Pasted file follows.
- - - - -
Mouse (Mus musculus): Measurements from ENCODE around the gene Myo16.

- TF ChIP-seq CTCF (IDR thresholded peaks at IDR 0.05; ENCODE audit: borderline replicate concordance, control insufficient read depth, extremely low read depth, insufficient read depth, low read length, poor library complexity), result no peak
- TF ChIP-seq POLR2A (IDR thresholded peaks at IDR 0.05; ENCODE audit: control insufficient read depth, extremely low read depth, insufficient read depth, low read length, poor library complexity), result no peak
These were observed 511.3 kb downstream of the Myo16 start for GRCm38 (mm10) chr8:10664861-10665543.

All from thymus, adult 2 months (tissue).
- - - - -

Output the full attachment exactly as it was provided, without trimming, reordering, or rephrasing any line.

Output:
Mouse (Mus musculus): Measurements from ENCODE around the gene Myo16.

- TF ChIP-seq CTCF (IDR thresholded peaks at IDR 0.05; ENCODE audit: borderline replicate concordance, control insufficient read depth, extremely low read depth, insufficient read depth, low read length, poor library complexity), result no peak
- TF ChIP-seq POLR2A (IDR thresholded peaks at IDR 0.05; ENCODE audit: control insufficient read depth, extremely low read depth, insufficient read depth, low read length, poor library complexity), result no peak
These were observed 511.3 kb downstream of the Myo16 start for GRCm38 (mm10) chr8:10664861-10665543.

All from thymus, adult 2 months (tissue).